ROGERS PARK — Remember that shootout when a group of drunk gangsters held two police officers hostage after stealing a Cadillac and getting rowdy at the Northern Lights cabaret?
Probably not, that was in 1924 — and the building is now a Popeye's drive-through.
But a new walking tour and bar crawl led by history graduate and doctoral students at Loyola University (with help from the Rogers Park/West Ridge Historical Society) is set to explore just that: the people, places and things about Rogers Park that have shaped the neighborhood and its liquor laws today.
"Rogers Park for the longest time was very dry, and the boundaries of Rogers Park were sort of this battleground between the tavern-keepers and the prohibitionists," said Matthew Amyx, a doctoral student in Loyola's history program.
"For example, part of the reason today there's a separate West Ridge and Rogers Park is because of the disagreement over the liquor laws around the turn of the century."
When it comes to booze, Rogers Park and surrounding areas have had a complicated relationship, Amyx said.
Recent examples include a successful group effort among Ald. Joe Moore (49th), Ald. Harry Osterman (48th) and Ald. Patrick O'Connor (40th) to get a 20-year liquor moratorium on Devon Avenue overturned for a brew pub, and a high-end bistro on the Rogers Park side of Devon Avenue, which must first overcome the area's "dry" zoning.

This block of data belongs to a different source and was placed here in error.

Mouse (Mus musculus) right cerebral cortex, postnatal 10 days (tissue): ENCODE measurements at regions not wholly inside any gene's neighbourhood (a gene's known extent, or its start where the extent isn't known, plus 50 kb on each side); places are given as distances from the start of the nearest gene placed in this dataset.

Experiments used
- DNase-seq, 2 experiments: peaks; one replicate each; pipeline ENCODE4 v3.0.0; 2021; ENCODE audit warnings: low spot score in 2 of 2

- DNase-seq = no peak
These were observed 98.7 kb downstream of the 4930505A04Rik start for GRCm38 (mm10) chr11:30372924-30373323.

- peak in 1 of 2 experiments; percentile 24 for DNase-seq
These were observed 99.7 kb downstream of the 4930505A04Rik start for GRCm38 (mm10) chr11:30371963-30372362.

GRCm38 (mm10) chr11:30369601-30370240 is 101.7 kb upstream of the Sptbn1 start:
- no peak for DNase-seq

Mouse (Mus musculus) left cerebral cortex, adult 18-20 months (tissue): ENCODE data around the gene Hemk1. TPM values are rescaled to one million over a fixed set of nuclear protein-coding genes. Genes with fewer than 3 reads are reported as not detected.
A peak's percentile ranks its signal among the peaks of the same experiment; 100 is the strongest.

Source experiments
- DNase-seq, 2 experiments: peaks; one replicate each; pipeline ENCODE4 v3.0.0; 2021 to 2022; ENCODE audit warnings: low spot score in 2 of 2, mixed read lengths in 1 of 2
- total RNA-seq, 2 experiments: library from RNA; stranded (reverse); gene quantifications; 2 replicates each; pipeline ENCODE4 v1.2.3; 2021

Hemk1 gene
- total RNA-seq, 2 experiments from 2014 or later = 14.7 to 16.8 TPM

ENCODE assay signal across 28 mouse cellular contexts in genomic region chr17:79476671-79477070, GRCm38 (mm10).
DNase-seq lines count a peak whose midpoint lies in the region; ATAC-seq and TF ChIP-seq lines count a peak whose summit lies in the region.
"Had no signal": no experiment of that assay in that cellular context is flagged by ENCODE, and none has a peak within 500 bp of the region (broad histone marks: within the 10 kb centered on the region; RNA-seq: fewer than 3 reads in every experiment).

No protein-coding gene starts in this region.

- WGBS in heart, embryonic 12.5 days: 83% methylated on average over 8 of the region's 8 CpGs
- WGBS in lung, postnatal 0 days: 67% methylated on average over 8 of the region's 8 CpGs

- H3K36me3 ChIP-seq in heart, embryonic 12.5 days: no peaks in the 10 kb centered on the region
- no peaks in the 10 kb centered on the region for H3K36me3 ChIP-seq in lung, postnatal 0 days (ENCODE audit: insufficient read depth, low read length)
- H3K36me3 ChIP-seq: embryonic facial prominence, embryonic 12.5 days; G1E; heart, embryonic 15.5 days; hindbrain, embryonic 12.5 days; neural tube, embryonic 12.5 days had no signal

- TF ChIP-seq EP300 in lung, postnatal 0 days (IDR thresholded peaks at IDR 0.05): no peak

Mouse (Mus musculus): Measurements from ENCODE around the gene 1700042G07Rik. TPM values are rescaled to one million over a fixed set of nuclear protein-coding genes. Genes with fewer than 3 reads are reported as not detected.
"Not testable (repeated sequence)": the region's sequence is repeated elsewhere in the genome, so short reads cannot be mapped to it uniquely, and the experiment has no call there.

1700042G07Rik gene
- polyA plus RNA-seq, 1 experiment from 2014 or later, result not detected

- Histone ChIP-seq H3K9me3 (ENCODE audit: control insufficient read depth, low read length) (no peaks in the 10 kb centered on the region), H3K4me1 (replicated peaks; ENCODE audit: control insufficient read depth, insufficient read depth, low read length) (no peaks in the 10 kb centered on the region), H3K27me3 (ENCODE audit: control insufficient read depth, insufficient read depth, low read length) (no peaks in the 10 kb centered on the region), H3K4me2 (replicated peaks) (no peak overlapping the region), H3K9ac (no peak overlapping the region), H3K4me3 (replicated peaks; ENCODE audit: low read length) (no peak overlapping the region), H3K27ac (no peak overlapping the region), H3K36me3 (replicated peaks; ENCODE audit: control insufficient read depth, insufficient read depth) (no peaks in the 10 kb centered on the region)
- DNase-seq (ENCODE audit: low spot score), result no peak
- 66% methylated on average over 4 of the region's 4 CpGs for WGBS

A Tribune article from November 1936, post-prohibition, details how the 49th and 50th wards, along with the rest of the city, grappled on voting for "wet" and "dry" districts, some of which still exist today.
The already soldout tour will start by grabbing a pint at Cuneen's Bar, a neighborhood favorite at 1424 W. Devon Ave., before venturing out to 11-12 stops with historical significance.
Spanning two hours, the tour takes those thirsty for local history around Devon Avenue, Sheridan Road, Pratt Boulevard and ends at Rogers Park Social, 6920 N. Glenwood Ave., where they'll be served a cocktail created for the tour.
They'll also stop at Red Line Tap, 7006 N. Glenwood Ave. and the New 400 Theater, 6746 N. Sheridan Road — a well-known secret in the neighborhood that slings good drinks at cheap prices in one of the country's longest-running theaters.
Other stops will like Uncommon Ground, The Heartland Cafe, The Glenwood, Oasis and more will help paint the complex and colorful history of Rogers Park's liquor laws.
Eventually, Amyx said he'd like to schedule more tours in the future, exploring other areas of Rogers Park, like Clark and Howard Streets.
"We hope that [participants] get a sense of some of the really cool places in Rogers Park," Amyx said.
"We want people to see the relationship between the legal history of drinking and sort of the cultural history of drinking, and ... how the laws and culture of drinking also affect the nature and culture of the neighborhood itself."
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